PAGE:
Take the 2-minute tour ×
Stack Overflow is a question and answer site for professional and enthusiast programmers. It's 100% free, no registration required.

I'm trying to use dladdr. It correctly locates the library, but it does not find the function name. I can call objdump, do a little math, and get the address of the function that I pass dladdr. If objdump can see it, why can't dladdr?

Here is my function:

const char *FuncName(const void *pFunc)
{
Dl_info  DlInfo;
int  nRet;

    // Lookup the name of the function given the function pointer
    if ((nRet = dladdr(pFunc, &DlInfo)) != 0)
        return DlInfo.dli_sname;
    return NULL;
}

Here is a gdb transcript showing what I get.

Program received signal SIGINT, Interrupt.
[Switching to Thread 0xf7f4c6c0 (LWP 28365)]
0xffffe410 in __kernel_vsyscall ()
(gdb) p MatchRec8Cmp
$2 = {void (TCmp *, TWork *, TThread *)} 0xf1b62e73 <MatchRec8Cmp>
(gdb) call FuncName(MatchRec8Cmp)
$3 = 0x0
(gdb) call FuncName(0xf1b62e73)
$4 = 0x0
(gdb) b FuncName
Breakpoint 1 at 0xf44bdddb: file threads.c, line 3420.
(gdb) call FuncName(MatchRec8Cmp)

Breakpoint 1, FuncName (pFunc=0xf1b62e73) at threads.c:3420
3420    {
The program being debugged stopped while in a function called from GDB.
When the function (FuncName) is done executing, GDB will silently
stop (instead of continuing to evaluate the expression containing
the function call).
(gdb) s
3426            if ((nRet = dladdr(pFunc, &DlInfo)) != 0)
(gdb) 
3427                    return DlInfo.dli_sname;
(gdb) p DlInfo 
$5 = {dli_fname = 0x8302e08 "/xxx/libdata.so", dli_fbase = 0xf1a43000, dli_sname = 0x0, dli_saddr = 0x0}
(gdb) p nRet
$6 = 1
(gdb) p MatchRec8Cmp - 0xf1a43000
$7 = (void (*)(TCmp *, TWork *, TThread *)) 0x11fe73
(gdb) q
The program is running.  Exit anyway? (y or n) y

Here is what I get from objdmp

$ objdump --syms /xxx/libdata.so | grep MatchRec8Cmp
0011fe73 l     F .text  00000a98              MatchRec8Cmp

Sure enough, 0011fe73 = MatchRec8Cmp - 0xf1a43000. Anyone know why dladdr can't return dli_sname = "MatchRec8Cmp" ???

I'm running Red Hat Enterprise Linux Server release 5.4 (Tikanga). I have seen this work before. Maybe it's my compile switches:

CFLAGS = -m32 -march=i686 -msse3 -ggdb3 -pipe -fno-common -fomit-frame-pointer \
        -Ispio -fms-extensions  -Wmissing-declarations -Wstrict-prototypes -Wunused  -Wall \
        -Wno-multichar -Wdisabled-optimization -Wmissing-prototypes -Wnested-externs \
        -Wpointer-arith -Wextra -Wno-sign-compare -Wno-sequence-point \
        -I../../../include -I/usr/local/include -fPIC \
        -D$(Uname) -D_REENTRANT -D_GNU_SOURCE 

I have tried it with -g instead of -ggdb3 although I don't think debugging symbols have anything to do with elf.

Thanks!

share|improve this question
    
Just a guess - try to extern "C" your MatchRec8Cmp()? –  YePhIcK Jul 30 '12 at 23:55
    
Worth a try, cept I don't think the names looked mangled when I did objdump and the funcs are in .c files. –  johnnycrash Jul 31 '12 at 0:16
    
extern "C" didn't work! :( –  johnnycrash Jul 31 '12 at 0:17
    
Did you pass -rdynamic at linking time of your executable? –  Basile Starynkevitch Jul 31 '12 at 3:36
    
@BasileStarynkevitch -rdynamic is unlikely to help: it's the default when linking a shared library anyway. –  Employed Russian Jul 31 '12 at 4:05

3 Answers 3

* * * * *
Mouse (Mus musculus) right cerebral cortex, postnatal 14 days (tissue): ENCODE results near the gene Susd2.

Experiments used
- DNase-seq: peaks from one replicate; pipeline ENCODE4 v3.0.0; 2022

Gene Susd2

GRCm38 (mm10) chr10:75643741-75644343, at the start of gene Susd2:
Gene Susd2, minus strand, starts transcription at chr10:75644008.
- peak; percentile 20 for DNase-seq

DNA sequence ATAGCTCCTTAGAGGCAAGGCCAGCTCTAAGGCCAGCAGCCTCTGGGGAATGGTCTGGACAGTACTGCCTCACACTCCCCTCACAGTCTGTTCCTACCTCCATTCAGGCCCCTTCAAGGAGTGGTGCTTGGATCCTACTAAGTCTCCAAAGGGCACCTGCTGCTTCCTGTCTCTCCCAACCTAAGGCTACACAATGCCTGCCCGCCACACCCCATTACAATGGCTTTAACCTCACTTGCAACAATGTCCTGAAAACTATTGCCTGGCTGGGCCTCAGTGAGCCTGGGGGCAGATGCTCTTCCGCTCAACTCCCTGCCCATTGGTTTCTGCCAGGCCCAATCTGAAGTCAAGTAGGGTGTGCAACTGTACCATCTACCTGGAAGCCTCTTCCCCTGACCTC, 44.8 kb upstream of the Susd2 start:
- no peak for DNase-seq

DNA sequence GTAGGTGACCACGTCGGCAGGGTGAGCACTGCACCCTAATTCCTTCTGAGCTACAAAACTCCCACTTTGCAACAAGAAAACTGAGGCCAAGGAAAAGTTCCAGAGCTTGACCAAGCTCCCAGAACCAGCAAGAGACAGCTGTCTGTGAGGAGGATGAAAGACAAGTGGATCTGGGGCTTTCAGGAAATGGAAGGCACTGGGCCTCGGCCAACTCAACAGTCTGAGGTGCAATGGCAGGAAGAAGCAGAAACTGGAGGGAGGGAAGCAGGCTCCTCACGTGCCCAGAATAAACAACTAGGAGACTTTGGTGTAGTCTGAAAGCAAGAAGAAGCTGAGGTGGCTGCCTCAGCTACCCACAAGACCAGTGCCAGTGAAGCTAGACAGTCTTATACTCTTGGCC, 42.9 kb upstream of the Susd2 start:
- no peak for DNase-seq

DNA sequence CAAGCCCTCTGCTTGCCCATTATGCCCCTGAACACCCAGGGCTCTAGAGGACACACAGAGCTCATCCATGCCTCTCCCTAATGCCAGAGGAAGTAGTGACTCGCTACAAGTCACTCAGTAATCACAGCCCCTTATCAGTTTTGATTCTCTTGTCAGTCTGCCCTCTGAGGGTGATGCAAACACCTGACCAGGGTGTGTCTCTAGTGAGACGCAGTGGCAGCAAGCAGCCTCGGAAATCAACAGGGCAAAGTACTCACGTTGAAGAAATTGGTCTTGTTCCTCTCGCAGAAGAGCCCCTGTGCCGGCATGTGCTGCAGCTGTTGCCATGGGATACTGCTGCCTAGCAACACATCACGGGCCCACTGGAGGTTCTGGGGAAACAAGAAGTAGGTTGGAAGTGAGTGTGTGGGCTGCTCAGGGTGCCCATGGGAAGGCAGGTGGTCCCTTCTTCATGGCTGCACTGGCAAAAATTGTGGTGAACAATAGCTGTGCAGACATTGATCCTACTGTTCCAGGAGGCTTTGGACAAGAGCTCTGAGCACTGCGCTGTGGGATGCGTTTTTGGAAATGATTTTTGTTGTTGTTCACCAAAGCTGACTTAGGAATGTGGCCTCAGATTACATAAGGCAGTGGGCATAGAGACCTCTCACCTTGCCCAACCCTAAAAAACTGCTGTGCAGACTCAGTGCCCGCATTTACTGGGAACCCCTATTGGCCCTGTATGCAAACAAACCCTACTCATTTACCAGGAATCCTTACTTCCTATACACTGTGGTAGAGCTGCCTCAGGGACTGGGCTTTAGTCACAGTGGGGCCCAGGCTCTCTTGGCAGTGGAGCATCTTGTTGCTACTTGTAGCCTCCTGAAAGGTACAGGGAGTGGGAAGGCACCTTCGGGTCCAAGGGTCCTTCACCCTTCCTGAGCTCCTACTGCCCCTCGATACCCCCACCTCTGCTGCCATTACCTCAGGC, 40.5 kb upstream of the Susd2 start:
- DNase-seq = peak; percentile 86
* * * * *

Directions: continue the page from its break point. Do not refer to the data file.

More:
up vote 2 down vote accepted

If objdump can see it, why can't dladdr

dladdr can only see functions exported in the dynamic symbol table. Most likely

 nm -D /xxx/libdata.so | grep MatchRec8Cmp

shows nothing. Indeed your objdump shows that the symbol is local, which proves that this is the cause.

The symbol is local either because it has a hidden visibility, is static, or because you hide it in some other way (e.g. with a linker script).

Update:

Those marked with the 'U' work with dladdr. They get "exported" automatically somehow.

They work because they are exported from some other shared library. The U stands for unresolved, i.e. defined elsewhere.

share|improve this answer
    
You are correct in that the function in question does not show up when I do nm -D. In fact a small random sampling of my functions is returned when I call nm. When I pass the address of a function that does show up, dladdr works. What I can't figure out is how to export the function. I don't use -fvisibility, so by default all functions should be exported. I tried using attribute ((visibility("default"))), but that doesn't work either. –  johnnycrash Jul 31 '12 at 14:45
    
I hunted around for a long time and found a bash script being executed in the build which set a make variable which resulted in a --version-script being added to the build. However for some reason, there are a number of functions that show up in the nm -D result that are not listed in the --version-script. They all look like this: " U MemInfoTransCreate", whereas the items in the --version-script that are marked as "global", look like this: "00000000001202ff T MatchRec8Cmp_th". Those marked with the 'U' work with dladdr. They get "exported" automatically somehow. –  johnnycrash Jul 31 '12 at 18:06
    
@johnnycrash Answer updated. –  Employed Russian Aug 1 '12 at 4:48

Adding the gcc option "-export-dynamic" solved this for me.

share|improve this answer

hinesmr solution worked for me. The exact option I passed gcc was "-Wl,--export-dynamic" and all the functions became visible to dladdr

share|improve this answer

Your Answer

 
discard

By posting your answer, you agree to the privacy policy and terms of service.

Not the answer you're looking for? Browse other questions tagged or ask your own question.